Bioreactors in Bacteria: the Bacterial Microcompartment


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Bioreactors in Bacteria: the Bacterial Microcompartment

“Mitochondria are the powerhouses of the cell”

If you learned anything in high school biology class, this was probably it. Our cells possess mitochondria that give us the energy we need to wake up in the morning, go to work, and live our lives. Only humans, along with plants and animals, possess these powerful organelles. Microbes, also known as prokaryotes, don’t have mitochondria. Most microbiologists will tell you that microorganisms don’t possess any organelles. However, some microbes actually do possess organelles that are, like mitochondria, critical for survival.

Many bacteria harbor specialized organelles called bacterial microcompartments (BMCs). The BMC is no mitochondrion, but it does function as a powerhouse in its own way.

A BMC is essentially a microscopic bioreactor: a unique protein shell that harbors specific chemical reactions (Figure 1). When expressed by the bacterium, the BMC proteins assemble around a cluster of chemicals and enzymes, keeping the resulting reactions contained within the shell (1). Compartmentalizing specific reactions in this way protects the cell from toxic byproducts and makes them more efficient. Not all bacteria are able to produce BMCs, but those that do often rely on the organelle to survive.

Figure 1. Generalized schematic of a bacterial microcompartment and it’s metabolic core. The microcompartment uses specific enzymes and molecules to turn available substrates into desired products. Image created with BioRender.

The first BMC discovered by researchers, known as the carboxysome, is found in photosynthetic bacteria. The carboxysome simply takes CO2 from the environment and transforms it into energy for the bacterium (1). It wasn’t long before more BMCs were identified, often with different functions. Some BMCs metabolize certain alcohols or sugars that are shuttled into pathways to make energy for the cells (2). Biologists have discovered that some bacteria use BMCs to thrive in harsh environments, and pathogens that possess these bioreactors are better able to attack their host and cause infections (1, 2). Many other BMCs have been identified using computational biology methods, but their functionality still remains a mystery (1, 2).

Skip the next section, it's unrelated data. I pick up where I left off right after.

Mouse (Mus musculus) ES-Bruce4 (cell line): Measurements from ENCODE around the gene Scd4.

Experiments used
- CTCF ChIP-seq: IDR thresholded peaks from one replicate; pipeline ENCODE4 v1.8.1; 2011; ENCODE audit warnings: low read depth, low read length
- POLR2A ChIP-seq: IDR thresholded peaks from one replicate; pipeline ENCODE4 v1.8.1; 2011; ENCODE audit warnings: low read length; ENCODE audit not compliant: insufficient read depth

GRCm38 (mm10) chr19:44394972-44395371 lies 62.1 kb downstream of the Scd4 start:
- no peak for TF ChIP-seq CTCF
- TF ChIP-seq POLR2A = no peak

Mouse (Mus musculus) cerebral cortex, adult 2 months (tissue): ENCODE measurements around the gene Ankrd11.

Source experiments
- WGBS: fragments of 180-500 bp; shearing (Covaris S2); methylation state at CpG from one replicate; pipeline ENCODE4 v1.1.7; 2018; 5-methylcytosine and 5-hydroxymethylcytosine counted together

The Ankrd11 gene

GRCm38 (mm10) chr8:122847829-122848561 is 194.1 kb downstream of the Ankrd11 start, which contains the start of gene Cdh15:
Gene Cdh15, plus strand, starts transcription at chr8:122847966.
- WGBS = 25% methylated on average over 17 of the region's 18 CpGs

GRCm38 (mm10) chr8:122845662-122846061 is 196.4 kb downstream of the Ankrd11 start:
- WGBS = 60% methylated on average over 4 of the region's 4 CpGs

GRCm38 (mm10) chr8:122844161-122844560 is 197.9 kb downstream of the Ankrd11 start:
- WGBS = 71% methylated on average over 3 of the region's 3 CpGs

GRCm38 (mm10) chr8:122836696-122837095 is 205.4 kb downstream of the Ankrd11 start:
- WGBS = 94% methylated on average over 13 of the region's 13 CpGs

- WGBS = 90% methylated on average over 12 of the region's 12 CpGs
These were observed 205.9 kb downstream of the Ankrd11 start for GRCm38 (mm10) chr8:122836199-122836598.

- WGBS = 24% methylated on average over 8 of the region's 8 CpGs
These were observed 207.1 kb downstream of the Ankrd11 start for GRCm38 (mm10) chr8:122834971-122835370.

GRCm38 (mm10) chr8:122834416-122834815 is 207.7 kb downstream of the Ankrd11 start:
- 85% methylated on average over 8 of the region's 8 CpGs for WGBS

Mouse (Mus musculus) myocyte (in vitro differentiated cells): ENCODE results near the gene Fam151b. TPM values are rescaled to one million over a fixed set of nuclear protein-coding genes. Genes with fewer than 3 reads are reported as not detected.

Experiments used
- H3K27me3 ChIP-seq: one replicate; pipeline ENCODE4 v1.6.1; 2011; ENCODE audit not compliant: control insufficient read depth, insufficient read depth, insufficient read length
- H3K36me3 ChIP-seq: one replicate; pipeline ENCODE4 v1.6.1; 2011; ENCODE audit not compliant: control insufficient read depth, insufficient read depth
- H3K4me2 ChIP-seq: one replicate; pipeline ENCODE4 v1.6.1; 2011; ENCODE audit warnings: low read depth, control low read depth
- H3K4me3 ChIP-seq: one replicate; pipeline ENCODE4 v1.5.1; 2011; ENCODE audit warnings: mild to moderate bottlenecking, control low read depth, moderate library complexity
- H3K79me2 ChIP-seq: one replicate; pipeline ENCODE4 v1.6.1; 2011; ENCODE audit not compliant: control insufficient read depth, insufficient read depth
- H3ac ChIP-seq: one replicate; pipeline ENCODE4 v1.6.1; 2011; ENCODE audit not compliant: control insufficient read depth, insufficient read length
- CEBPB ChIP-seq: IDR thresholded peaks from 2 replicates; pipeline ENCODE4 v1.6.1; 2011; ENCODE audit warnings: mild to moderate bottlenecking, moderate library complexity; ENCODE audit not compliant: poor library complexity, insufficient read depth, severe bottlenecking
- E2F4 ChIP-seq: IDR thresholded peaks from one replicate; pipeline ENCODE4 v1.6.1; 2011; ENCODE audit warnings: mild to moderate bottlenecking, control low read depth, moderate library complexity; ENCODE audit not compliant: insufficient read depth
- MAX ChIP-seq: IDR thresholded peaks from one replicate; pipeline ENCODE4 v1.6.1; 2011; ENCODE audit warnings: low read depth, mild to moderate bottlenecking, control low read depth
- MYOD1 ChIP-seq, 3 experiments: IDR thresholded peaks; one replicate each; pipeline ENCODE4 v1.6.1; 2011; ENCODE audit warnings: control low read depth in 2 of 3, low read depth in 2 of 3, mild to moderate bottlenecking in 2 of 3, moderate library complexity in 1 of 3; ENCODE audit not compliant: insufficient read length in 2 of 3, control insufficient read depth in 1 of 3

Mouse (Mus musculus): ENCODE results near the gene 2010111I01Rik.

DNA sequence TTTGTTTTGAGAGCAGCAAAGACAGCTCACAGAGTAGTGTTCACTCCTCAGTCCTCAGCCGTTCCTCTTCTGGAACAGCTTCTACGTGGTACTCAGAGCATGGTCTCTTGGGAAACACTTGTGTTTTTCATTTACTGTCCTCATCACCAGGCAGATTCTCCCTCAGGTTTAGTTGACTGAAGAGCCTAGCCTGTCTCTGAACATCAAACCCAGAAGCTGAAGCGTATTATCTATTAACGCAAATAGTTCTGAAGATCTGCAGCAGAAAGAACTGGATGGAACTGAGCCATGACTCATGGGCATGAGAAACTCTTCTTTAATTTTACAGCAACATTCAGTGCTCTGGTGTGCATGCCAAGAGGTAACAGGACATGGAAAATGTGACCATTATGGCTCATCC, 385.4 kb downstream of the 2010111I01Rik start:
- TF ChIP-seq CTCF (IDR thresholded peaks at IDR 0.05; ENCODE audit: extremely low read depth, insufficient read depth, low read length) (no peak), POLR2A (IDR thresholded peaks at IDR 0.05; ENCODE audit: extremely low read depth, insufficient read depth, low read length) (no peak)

Why should anyone care about BMCs?

We can likely find BMCs in our own gut bacteria. Some of our normal microflora utilize specific BMCs to take nutrients commonly found in our gut and convert them into energy (1, 2). Intestinal pathogens in particular seem to depend on these BMCs for enhanced virulence and survival (2, 3). For instance, Salmonella enterica puts its BMC to work in order to better colonize our gut, cause inflammation, and replicate (3, Figure 2). While pathogens carry an arsenal of weapons to infect their host, BMCs give S. enterica and other pathogens the edge needed to survive otherwise lethal conditions.

Figure 2. Bacterial microcompartment function of (a) and coordinated invasion by (b) Salmonella enterica. Source: Jakobson et al. 2016.

There is still much to discover about the BMC and its roles in all types of bacterial lifestyles, and the inherent structure and function of BMCs give them great potential as valuable tools in biotechnology. Researchers learned to manipulate the structure of the BMC as well as change out the encapsulated enzymes and molecules (1, 4). This “plug-and-play” approach allows scientists to re-design BMCs for a number of purposes, from efficient biofuel production to cargo carriers for human health applications (1, 4).

The BMC may not be as advanced and sophisticated as the mitochondrion, but they still hold great power for both bacteria and humans.

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  1. Kerfeld, C., Aussignargues, C., Zarzycki, J. et al. Bacterial microcompartments. Nat Rev Microbiol 16, 277–290 (2018).
  2. Stewart, K. L., Stewart, A. M., Bobik, T. A. Prokaryotic organelles: Bacterial Microcompartments in E. coli and Salmonella. ASM EcoSal Plus 9(1) (2021).
  3. Jakobson CM, Tullman-Ercek D. Dumpster Diving in the Gut: Bacterial Microcompartments as Part of a Host-Associated Lifestyle. PLoS Pathog 12(5), e1005558 (2016).
  4. Frank, S., Lawrence, A. D., Prentice, M. B., Warren, M. J. Bacterial microcompartments moving into a synthetic biological world. Journ Biotech 163(2), 273-279 (2013).

Featured image: Created with BioRender